“This 8th Environmental Action Programme proposal is not yet fit-for-purpose – it needs a 2024 mid-term assessment, indicators to fully measure progress in the system change we need, and response mechanisms to promote well-being and sustainability and help the EU live well within our means”, ten Brink said.
The indicators set out in the 8EAP pivot around the idea of a “wellbeing economy”. The need for a “regenerative economy”, “do no harm”, and “systemic transformation” must be the goals enhanced by Portugal’s EU presidency, under a 2050 vision to “live well, within the planetary boundaries.”
It’s essential to encourage annual monitoring, reporting and discussion on these key EU environmental policy compromises, on where we are succeeding and where we are still failing and hence need renewed policy attention.
“We need a commitment to regularly discuss the 8EAP, EGD and SDGs at a high level in the Commission, Parliament and Council”, ten Brink pointed out.
Global and coherent climate leadership
In the last two years, the EU took a few steps forward to become the world’s reference in tackling the climate crisis. The announcement of the European Green Deal launch and the SDGs implementation, framed in the United Nations Global 2030 Agenda, have been two major milestones on the EU’s path to a global climate leadership. However, without a subsequent bold action, all these pledges will remain a dead letter.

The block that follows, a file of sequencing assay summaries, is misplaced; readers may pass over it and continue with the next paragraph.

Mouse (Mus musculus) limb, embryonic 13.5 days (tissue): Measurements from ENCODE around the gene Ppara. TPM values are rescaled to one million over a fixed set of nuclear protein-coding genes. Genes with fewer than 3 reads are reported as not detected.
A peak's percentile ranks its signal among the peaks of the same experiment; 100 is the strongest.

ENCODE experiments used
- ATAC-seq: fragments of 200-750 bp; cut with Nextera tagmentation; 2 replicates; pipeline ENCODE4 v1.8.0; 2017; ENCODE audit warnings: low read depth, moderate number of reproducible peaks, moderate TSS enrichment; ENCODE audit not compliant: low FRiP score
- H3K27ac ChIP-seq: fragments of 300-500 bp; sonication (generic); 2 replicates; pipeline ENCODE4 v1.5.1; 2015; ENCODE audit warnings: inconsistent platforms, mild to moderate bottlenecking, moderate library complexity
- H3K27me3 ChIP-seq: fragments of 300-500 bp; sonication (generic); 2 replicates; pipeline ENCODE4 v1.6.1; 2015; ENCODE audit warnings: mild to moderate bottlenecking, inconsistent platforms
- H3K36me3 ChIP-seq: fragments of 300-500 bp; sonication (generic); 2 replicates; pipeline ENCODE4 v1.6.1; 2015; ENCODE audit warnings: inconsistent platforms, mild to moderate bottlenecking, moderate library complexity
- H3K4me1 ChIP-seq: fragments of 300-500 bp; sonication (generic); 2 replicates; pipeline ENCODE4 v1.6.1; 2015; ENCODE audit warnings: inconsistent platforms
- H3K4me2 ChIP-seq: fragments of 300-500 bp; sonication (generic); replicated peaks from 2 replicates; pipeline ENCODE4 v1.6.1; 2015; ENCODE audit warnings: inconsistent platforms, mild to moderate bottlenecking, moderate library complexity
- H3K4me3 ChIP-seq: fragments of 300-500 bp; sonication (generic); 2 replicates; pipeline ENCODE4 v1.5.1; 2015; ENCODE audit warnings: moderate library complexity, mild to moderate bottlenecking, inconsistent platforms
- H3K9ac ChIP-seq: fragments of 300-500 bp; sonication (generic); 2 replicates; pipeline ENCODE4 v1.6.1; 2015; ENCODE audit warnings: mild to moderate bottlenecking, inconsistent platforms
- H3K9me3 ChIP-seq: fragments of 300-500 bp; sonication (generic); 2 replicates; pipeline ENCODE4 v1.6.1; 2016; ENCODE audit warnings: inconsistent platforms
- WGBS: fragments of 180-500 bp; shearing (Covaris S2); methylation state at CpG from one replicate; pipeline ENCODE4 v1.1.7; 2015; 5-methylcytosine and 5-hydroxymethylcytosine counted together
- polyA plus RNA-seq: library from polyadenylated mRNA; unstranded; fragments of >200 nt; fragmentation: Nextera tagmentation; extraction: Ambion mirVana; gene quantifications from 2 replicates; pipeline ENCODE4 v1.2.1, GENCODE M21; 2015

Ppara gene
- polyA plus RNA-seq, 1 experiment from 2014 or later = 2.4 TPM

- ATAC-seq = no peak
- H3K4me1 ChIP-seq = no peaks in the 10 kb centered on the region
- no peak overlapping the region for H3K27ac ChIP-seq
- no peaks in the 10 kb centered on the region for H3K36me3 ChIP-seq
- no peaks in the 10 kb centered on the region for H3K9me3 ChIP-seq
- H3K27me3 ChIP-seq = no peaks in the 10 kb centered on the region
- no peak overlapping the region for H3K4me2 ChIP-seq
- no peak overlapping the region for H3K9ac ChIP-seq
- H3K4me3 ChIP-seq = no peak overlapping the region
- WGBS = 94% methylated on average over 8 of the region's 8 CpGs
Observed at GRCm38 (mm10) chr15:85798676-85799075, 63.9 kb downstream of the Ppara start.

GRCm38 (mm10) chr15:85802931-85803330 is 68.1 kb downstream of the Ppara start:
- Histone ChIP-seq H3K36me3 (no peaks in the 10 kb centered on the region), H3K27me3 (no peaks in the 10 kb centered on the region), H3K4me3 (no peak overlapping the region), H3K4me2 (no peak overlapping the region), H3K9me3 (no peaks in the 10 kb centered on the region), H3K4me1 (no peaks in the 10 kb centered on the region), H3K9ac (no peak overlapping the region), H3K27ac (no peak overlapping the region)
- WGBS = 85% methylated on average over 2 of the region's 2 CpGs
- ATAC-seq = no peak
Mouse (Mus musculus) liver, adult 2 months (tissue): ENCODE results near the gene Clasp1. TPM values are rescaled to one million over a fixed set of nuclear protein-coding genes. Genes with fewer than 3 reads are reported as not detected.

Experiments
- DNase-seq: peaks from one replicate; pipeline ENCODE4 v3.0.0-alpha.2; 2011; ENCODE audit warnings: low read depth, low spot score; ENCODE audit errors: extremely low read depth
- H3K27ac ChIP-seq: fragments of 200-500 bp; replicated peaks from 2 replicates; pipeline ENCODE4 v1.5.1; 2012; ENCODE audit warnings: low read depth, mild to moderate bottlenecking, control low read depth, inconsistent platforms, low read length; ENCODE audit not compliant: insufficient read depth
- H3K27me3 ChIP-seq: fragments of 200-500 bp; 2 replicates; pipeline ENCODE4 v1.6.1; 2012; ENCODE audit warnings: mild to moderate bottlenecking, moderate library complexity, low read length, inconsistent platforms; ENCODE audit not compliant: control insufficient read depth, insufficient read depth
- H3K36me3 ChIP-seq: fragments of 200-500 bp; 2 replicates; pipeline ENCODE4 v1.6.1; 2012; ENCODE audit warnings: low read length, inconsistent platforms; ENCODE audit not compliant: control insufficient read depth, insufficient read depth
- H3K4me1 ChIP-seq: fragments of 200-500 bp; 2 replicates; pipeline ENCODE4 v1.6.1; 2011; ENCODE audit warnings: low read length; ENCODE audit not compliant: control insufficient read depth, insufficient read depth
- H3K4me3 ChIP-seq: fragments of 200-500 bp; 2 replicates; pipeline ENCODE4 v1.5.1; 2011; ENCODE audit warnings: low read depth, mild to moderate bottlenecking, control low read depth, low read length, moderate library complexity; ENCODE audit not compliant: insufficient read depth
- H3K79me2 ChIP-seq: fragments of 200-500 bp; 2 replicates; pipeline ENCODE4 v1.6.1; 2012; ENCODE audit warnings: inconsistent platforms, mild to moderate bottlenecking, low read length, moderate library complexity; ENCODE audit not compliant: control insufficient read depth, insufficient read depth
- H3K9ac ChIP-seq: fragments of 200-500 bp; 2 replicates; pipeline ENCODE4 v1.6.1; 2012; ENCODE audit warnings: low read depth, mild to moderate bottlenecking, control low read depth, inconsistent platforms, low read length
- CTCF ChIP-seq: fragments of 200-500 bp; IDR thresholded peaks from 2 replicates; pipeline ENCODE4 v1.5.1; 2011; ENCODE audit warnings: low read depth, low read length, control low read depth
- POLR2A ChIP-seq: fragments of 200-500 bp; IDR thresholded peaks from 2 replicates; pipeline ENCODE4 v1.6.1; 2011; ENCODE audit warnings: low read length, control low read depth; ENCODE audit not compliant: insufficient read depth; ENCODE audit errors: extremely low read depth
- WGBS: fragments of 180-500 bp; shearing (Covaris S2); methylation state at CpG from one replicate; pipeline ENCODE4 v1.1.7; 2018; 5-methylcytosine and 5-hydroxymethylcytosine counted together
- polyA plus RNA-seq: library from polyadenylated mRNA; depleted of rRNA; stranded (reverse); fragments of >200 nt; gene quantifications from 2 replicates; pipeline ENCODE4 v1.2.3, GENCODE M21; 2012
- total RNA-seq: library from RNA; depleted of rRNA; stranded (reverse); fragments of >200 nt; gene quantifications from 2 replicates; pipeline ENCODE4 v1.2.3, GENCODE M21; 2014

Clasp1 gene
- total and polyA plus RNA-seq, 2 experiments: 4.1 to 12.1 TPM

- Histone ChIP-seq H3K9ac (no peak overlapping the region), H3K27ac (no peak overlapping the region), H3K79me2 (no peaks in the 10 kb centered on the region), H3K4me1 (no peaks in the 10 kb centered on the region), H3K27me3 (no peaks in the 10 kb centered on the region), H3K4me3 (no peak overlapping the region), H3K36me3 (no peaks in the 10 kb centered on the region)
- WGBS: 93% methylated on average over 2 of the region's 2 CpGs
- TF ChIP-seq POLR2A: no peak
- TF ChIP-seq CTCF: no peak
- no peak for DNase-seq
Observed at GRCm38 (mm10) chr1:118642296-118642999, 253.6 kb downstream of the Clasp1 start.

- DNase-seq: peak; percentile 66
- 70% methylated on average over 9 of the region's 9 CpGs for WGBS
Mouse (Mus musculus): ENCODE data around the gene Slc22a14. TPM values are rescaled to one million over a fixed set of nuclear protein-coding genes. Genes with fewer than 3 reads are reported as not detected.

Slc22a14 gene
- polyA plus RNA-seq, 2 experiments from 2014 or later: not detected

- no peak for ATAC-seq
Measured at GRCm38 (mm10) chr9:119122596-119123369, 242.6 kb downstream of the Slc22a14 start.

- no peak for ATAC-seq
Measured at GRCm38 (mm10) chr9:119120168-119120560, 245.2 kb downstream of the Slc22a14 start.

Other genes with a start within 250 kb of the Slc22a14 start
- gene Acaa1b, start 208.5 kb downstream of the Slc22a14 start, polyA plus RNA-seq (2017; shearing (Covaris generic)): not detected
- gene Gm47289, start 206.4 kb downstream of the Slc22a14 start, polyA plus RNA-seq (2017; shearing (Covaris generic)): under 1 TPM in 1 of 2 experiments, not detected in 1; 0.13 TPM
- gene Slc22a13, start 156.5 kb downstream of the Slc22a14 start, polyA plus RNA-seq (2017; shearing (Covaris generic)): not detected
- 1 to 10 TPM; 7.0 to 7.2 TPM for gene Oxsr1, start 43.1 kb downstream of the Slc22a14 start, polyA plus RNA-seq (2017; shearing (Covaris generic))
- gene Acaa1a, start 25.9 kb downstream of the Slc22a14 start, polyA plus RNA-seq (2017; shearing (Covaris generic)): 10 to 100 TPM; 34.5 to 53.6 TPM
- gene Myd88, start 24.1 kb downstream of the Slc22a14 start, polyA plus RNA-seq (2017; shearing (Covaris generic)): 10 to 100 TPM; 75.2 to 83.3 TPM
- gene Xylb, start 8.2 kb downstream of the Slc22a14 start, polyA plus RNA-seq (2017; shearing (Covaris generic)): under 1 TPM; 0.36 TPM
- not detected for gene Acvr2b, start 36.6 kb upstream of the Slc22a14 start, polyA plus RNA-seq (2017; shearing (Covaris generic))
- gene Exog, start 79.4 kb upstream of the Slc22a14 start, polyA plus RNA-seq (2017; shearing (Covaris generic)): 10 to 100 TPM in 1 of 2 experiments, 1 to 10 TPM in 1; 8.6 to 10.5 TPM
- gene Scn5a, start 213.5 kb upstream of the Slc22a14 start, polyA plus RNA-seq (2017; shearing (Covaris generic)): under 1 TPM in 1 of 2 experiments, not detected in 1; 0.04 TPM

The EU is still missing a Sustainable Europe 2030 strategy with clear targets for all SDGs, timelines, and an implementation plan for the goals five years after the adoption of the 2030 Agenda. Furthermore, the monitoring process to measure progress towards the SDGs remains weak, ignoring the clearly voiced interest of civil society, local authorities, businesses and researchers to be included in the process.
Under its EU mandate, Portugal has the chance to address the gaps in SDGs implementation and to make its monitoring system more transparent, meaningful and participatory. Embracing the UN mandate towards a more sustainable economic system and lifestyle is one of the greatest international credentials to lead the global green transition.
Balkans Green Agenda
As part of its neighbourhood policies, the European Commission launched in October 2020 the so-called Green Agenda for the Balkans, framed on the Economic Investment Plan for the region. The South-Eastern European countries that aspire to one day join the European Union (Albania, Montenegro, North Macedonia, Serbia and Turkey) are in the process of bringing their environmental policies closer to those of the EU.
Nevertheless, there is a risk that certain investments create new lock-ins in fossil-based technologies (e.g. in fossil gas) and compromise habitat protection, as the EEB has recently warned.
The Portuguese Presidency must ensure that this €9 billion Economic and Investment Plan for the Western Balkan is fully aligned with the EGD objectives and relies on the involvement of civil society. In a region where bureaucratic transparency is low, it is the EU’s duty to provide meaningful responses to the concerns of local communities. The Western Balkans future is under the spotlight, and Portugal’s presidency can play its part in bringing the region into the EU race against the climate crisis.